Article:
A new study finds that children’s home environment in infancy and toddlerhood can predict their academic skills by 5th grade.
Researchers from New York University studied more than 2,200 families enrolled in the Early Head Start Research Evaluation Project. They followed children from birth through 5th grade to determine the impact of early home-learning environments on later academic success.
Their study was published online this month in the journal Applied Developmental Science.
All of the children in the study came from low-income, ethnically diverse families. The researchers found that children whose parents engaged them in meaningful conversations and provided them with books and toys designed to increase learning were much more likely to develop early cognitive skills that led to later academic success.
Catherine Tamis-LeMonda, a professor of developmental psychology at NYU and one of the study’s lead investigators, stresses that the results counter a lot of the narratives that we’ve been led to believe about low-income families.
“We often make assumptions that this is a homogeneous group,” said Tamis-LeMonda. “They’re all living in poverty, so these kids will therefore be doing horribly, that parenting will be weak. What is amazing to think about is how much the experiences of these children vary from one another. You have children who are in poor families who are getting incredibly rich engagement. Parents are talking to them all the time, providing rich language, lots of books, lots of toys, and then at the other extreme, also within low-income families, you have children who are in much more impoverished circumstances.”
So just how important is a child’s early-learning environment?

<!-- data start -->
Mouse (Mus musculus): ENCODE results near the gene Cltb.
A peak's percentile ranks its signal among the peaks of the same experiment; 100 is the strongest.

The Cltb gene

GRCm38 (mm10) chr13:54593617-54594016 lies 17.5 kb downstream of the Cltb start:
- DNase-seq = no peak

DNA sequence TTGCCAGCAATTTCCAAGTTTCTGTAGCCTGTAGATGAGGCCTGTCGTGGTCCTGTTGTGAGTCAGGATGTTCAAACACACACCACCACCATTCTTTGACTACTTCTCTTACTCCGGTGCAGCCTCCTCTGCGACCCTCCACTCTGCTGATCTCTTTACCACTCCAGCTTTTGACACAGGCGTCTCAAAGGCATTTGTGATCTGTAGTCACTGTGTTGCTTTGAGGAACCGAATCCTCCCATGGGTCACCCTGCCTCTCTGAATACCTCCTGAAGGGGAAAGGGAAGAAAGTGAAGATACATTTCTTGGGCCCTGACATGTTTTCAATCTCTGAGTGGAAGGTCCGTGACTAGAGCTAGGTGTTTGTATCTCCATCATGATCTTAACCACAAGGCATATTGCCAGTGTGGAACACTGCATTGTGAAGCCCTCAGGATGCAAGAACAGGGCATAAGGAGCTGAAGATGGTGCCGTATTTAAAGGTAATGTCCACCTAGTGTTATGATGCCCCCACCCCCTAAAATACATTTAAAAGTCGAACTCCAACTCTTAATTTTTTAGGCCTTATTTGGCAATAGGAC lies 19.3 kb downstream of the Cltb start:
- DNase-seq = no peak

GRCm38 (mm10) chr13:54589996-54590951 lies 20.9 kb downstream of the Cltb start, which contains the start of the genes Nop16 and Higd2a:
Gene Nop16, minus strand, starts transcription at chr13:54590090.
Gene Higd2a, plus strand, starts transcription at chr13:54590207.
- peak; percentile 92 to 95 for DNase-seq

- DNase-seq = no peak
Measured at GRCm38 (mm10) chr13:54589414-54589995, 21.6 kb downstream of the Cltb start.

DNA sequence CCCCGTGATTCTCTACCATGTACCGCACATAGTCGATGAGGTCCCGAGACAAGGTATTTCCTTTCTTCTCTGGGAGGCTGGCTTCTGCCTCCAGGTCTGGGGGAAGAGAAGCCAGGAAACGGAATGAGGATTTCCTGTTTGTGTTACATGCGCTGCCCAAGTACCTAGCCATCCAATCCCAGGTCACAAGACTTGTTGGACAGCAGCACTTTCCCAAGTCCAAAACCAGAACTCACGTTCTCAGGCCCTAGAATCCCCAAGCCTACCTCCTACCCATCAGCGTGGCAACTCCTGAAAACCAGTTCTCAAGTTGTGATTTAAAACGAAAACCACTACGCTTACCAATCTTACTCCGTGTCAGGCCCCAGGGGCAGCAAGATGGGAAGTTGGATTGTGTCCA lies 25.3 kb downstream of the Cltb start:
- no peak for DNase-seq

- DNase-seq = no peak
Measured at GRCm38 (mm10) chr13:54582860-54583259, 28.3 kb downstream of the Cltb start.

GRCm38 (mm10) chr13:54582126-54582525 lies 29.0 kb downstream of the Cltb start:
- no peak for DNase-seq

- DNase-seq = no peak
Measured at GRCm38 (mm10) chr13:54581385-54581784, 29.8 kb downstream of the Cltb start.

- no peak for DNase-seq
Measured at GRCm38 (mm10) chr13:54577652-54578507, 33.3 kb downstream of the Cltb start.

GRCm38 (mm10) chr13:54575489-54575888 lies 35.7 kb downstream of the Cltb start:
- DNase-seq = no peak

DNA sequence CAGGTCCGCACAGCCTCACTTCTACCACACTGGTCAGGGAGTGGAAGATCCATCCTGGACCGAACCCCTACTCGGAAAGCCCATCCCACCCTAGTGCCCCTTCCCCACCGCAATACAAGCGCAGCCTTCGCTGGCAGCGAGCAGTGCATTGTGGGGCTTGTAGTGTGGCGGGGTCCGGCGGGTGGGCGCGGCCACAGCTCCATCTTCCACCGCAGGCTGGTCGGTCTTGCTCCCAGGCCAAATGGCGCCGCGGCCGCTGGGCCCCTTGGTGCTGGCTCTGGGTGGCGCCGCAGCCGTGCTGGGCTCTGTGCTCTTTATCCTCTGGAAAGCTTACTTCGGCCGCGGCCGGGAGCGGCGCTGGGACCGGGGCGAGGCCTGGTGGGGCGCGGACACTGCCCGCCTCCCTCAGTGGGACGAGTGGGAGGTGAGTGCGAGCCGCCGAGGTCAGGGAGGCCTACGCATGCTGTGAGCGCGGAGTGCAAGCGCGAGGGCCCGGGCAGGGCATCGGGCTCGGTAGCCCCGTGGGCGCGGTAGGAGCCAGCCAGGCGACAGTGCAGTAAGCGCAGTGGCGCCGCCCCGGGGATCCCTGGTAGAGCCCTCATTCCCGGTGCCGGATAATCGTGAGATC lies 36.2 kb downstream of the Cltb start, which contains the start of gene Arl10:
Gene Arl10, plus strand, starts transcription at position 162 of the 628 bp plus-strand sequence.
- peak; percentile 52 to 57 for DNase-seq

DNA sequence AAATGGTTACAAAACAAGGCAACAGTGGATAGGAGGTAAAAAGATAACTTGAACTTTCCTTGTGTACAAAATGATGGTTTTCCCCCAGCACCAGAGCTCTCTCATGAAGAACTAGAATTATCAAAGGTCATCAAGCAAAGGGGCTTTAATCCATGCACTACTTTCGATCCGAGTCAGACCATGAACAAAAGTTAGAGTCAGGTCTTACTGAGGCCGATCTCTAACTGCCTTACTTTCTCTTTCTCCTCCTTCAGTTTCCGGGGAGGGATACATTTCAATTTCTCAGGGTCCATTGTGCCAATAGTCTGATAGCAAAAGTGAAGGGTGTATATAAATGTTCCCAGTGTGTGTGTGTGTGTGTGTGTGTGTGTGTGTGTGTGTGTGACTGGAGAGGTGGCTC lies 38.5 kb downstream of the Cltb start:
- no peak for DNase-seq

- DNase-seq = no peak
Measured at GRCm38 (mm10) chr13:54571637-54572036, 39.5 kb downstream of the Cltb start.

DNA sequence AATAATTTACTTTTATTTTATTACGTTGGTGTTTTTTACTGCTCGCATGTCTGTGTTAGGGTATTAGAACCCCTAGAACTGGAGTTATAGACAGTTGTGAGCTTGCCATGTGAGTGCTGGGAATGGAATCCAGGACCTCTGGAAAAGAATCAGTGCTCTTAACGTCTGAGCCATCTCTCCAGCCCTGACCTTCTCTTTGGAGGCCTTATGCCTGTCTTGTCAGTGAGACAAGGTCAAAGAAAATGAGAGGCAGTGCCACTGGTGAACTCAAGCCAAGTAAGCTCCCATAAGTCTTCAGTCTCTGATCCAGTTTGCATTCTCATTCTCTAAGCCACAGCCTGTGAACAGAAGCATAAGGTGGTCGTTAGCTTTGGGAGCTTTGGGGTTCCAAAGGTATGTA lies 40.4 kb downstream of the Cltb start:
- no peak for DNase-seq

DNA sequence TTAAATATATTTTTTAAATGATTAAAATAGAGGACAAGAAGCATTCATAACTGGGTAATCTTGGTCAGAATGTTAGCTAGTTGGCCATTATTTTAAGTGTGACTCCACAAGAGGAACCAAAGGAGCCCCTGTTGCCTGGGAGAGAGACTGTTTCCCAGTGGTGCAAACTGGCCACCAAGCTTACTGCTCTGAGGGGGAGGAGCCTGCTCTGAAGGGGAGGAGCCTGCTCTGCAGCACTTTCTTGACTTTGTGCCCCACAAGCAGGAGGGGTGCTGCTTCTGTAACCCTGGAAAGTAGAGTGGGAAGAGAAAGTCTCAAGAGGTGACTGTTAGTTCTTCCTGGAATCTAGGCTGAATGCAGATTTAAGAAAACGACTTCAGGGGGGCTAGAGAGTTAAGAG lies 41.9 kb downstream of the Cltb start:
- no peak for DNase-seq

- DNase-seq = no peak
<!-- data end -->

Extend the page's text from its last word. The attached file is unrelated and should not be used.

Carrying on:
“I personally think it is so powerful, so important for so many reasons that it’s actually difficult to overcome the early course of development for good or for bad,” said Tamis-LeMonda. “This is one reason it’s very difficult to intervene with children at much later ages.”
The researchers studied the children’s learning environments through a series of five home visits at 14 months, 2 and 3 years, at prekindergarten, and at 5th grade. At each visit the mothers were interviewed about things such as time spent reading to their children and teaching them letters and numbers. The researchers also watched them interact with their children during play. For example, they checked to see if the mothers responded to their children’s cues. They also looked to see if things such as children’s books and toys that facilitated learning were present in the home.
During the 5th grade visit, researchers noted the number of books in the home and the quality of the mothers’ engagement with their children through spontaneous interactions and a task that had the mother and child discuss a situation that could cause conflict between them and how they would resolve it.
The children’s academic skills were assessed at the pre-K and 5th grade visits for things such as vocabulary and problem solving, and the researchers found that early-learning environment predicted pre-K skills as well as achievement in 5th grade.
They also discovered that early-learning environments predicted later learning environments. For example, Tamis-LeMonda points out that children with the lowest quality home environments during infancy and toddlerhood averaged 10 books in the home by 5th grade, while the children with the highest quality home environments averaged more than a 100.
These findings were true across all ethnic/racial groups studied.
The researchers controlled for several possible factors such as whether the children were born prematurely, their early health, parents’ education, and whether or not they were born to teenage parents.
Tamis-LeMonda notes that the study found being raised in an enhanced early-learning environment outweighed these factors in the long term.
Important Factors for Early-Learning Environment
The researchers found that children with a father in the home, adult parents versus teenage parents, and more-educated parents tended to have better environments for early learning.
Tamis-LeMonda says no matter what your income level is, if you’re under a lot of stress it’s harder to an effective parent.
“If you’re a single parent, if you don’t have an education, if you lost your job, all of these situations compromise parenting,” Tamis-LeMonda said. “They make it harder to respond to your child. They make it harder to find time to sit down and read to your child. They make it harder to sit down and play with your child. They make it harder to have a regular routine, harder to bring your child to the library, etc..”
A version of this news article first appeared in the Early Years blog.